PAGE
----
A distinct phenotype characterizes tumors from a putative genetic trait involving chondrosarcoma and breast cancer occurring in the same patient

Lab Invest. 2004 Feb;84(2):191-202. doi: 10.1038/labinvest.3700032.


Recently, we documented an increased risk for the occurrence of breast- and cartilaginous tumors in the same patient, statistically pointing towards a potential genetic trait. This trait is most probably not associated with mutations in the two major hereditary breast cancer genes since no cases of enchondroma or chondrosarcoma were found in Dutch BRCA1 and BRCA2 families. We were able to collect and review the tumor tissue samples from 34 patients with both breast- and cartilaginous tumors and compared histopathological and immunohistochemical features of these tumors with controls. Breast cancer controls were available from literature data generated to compare familial breast cancers with nonselected cases. Clinical markers for chondrosarcoma controls were collected from the Netherlands Committee of Bone Tumors. Immunohistochemical data on chondro-tumor controls were available from our own files. Breast tumors of patients with cartilaginous sarcomas showed a significantly higher mitotic count (P=0.001), contained less lymphocyte infiltrate (P=0.025) and less nuclear pleomorphism. Remarkably, all cartilaginous tumors are of one common histological category originating centrally (P=0.014). Estrogen receptor and p53 expression were significantly higher (P<0.001) in breast cancer associated with chondro-tumors. p21 staining was more often negative in chondro-tumors associated with breast cancer. In seven cases of breast cancer, we found a slight decrease in CHEK2 expression. However, we could not identify the CHEK2 1100delC mutation in these cases nor in cases with normal CHEK2 expression. Hierarchical cluster analysis of all parameters within chondro-tumor-associated breast cancer specimens revealed two different subgroups, the largest one associated with estrogen receptor-positive breast cancer, which may distinguish sporadic cases from those belonging to the potential genetic trait. These distinct phenotypic findings support the existence of a new hitherto unrecognized syndrome, characterized by an increased risk to develop both breast cancer and centrally originating cartilaginous tumors.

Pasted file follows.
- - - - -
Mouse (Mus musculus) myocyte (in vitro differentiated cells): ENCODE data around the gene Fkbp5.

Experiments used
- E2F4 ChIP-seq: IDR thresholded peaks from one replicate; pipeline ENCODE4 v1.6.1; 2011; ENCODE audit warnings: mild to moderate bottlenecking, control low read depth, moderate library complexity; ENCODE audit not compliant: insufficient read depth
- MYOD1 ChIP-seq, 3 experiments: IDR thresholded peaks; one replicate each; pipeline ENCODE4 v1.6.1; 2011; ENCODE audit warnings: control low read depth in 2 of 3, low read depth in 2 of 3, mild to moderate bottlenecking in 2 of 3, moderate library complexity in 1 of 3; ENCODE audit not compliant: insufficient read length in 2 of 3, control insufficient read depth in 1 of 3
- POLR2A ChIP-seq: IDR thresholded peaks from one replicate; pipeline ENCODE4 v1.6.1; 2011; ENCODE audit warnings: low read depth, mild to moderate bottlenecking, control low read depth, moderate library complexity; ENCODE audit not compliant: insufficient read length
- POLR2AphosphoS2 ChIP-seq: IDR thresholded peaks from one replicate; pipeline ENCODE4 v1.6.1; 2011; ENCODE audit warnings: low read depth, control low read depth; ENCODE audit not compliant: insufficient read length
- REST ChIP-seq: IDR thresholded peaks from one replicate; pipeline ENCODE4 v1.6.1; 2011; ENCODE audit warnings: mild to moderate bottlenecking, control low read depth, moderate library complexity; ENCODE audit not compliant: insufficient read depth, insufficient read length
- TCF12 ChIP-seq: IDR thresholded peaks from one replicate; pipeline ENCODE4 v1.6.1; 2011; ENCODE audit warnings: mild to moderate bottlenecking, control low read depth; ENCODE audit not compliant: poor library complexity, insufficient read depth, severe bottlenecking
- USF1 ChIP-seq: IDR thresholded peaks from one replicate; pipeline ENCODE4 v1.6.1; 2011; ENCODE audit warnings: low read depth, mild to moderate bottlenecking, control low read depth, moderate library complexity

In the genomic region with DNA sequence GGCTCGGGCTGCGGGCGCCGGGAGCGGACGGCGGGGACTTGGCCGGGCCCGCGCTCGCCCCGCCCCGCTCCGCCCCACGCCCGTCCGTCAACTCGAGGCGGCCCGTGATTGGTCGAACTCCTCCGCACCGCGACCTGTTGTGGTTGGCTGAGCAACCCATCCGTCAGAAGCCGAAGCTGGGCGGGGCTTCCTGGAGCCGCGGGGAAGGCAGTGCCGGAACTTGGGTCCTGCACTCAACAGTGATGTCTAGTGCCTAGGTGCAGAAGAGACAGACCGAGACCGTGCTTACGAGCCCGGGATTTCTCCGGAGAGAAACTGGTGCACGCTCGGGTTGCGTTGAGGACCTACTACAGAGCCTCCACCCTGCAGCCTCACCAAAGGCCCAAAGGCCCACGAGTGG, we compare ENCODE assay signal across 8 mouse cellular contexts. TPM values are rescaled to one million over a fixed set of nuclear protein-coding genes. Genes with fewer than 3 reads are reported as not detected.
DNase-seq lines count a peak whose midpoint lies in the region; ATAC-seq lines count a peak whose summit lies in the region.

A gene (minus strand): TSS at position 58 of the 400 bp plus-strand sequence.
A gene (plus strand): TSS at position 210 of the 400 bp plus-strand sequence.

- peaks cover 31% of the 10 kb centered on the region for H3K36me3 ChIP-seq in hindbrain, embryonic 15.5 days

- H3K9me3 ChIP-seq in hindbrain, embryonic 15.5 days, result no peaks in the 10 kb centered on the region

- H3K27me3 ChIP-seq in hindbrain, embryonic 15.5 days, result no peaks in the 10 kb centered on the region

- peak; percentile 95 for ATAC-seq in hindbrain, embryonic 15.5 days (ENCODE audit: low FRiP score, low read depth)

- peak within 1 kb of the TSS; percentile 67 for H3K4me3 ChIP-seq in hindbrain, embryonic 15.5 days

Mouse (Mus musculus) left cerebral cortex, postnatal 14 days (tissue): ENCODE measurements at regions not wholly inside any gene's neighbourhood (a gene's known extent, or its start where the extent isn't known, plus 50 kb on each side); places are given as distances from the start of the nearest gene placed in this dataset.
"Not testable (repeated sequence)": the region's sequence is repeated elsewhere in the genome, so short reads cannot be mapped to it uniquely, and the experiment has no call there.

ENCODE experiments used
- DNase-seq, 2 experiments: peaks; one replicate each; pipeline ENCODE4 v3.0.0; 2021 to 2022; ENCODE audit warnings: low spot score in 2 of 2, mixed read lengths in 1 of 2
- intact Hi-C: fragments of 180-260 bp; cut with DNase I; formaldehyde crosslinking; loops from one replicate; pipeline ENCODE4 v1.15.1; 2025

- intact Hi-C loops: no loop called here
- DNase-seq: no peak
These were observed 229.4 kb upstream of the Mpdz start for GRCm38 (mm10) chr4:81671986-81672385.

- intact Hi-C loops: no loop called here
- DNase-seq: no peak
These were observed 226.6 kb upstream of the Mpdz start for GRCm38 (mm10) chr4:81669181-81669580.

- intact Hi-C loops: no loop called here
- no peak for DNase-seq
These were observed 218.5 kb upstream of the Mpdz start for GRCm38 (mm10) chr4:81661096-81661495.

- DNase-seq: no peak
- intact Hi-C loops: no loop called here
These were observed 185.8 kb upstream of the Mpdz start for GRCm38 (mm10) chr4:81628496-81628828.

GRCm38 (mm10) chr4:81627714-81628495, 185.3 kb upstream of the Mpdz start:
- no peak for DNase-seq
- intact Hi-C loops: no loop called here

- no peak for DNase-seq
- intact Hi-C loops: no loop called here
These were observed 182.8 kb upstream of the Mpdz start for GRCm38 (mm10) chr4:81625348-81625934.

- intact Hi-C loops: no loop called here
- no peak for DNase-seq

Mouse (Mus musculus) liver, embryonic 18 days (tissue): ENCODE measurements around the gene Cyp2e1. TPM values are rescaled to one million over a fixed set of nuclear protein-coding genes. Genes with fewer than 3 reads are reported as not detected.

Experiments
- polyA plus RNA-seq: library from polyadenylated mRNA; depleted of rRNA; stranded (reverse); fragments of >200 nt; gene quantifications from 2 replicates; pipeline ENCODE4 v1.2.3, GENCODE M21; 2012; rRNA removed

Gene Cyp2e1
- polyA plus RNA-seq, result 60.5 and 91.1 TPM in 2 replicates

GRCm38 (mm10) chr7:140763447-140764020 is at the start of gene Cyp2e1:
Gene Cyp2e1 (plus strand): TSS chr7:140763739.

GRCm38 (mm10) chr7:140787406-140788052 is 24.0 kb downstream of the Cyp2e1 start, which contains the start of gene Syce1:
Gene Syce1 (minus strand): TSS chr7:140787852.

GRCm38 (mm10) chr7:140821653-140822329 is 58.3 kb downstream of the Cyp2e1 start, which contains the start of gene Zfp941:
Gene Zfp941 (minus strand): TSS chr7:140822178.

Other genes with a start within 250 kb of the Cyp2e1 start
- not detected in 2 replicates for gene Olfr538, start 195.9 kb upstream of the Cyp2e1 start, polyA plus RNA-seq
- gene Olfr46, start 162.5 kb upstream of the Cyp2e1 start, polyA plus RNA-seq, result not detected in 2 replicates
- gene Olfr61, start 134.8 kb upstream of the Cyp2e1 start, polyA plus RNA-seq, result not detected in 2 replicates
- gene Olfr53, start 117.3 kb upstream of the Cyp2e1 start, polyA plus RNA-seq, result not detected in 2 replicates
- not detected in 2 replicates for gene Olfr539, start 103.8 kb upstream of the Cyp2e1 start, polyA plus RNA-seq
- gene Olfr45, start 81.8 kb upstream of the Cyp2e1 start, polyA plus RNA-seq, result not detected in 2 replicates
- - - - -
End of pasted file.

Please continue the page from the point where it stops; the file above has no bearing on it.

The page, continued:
Publication types

  • Research Support, Non-U.S. Gov't

MeSH terms

  • Adenocarcinoma / chemistry
  • Adenocarcinoma / genetics*
  • Adenocarcinoma / pathology
  • Biomarkers, Tumor / analysis
  • Bone Neoplasms / chemistry
  • Bone Neoplasms / genetics*
  • Bone Neoplasms / pathology
  • Breast Neoplasms / chemistry
  • Breast Neoplasms / genetics*
  • Breast Neoplasms / pathology
  • Checkpoint Kinase 2
  • Chondrosarcoma / chemistry
  • Chondrosarcoma / genetics*
  • Chondrosarcoma / pathology
  • Cluster Analysis
  • DNA Mutational Analysis
  • DNA, Neoplasm / analysis
  • Female
  • Genetic Predisposition to Disease*
  • Humans
  • Immunoenzyme Techniques
  • Neoplasms, Multiple Primary / chemistry
  • Neoplasms, Multiple Primary / genetics*
  • Neoplasms, Multiple Primary / pathology
  • Phenotype
  • Protein Serine-Threonine Kinases / genetics
  • Protein Serine-Threonine Kinases / metabolism
  • Receptors, Estrogen / analysis
  • Tumor Suppressor Protein p53 / analysis


  • Biomarkers, Tumor
  • DNA, Neoplasm
  • Receptors, Estrogen
  • Tumor Suppressor Protein p53
  • Checkpoint Kinase 2
  • CHEK2 protein, human
  • Protein Serine-Threonine Kinases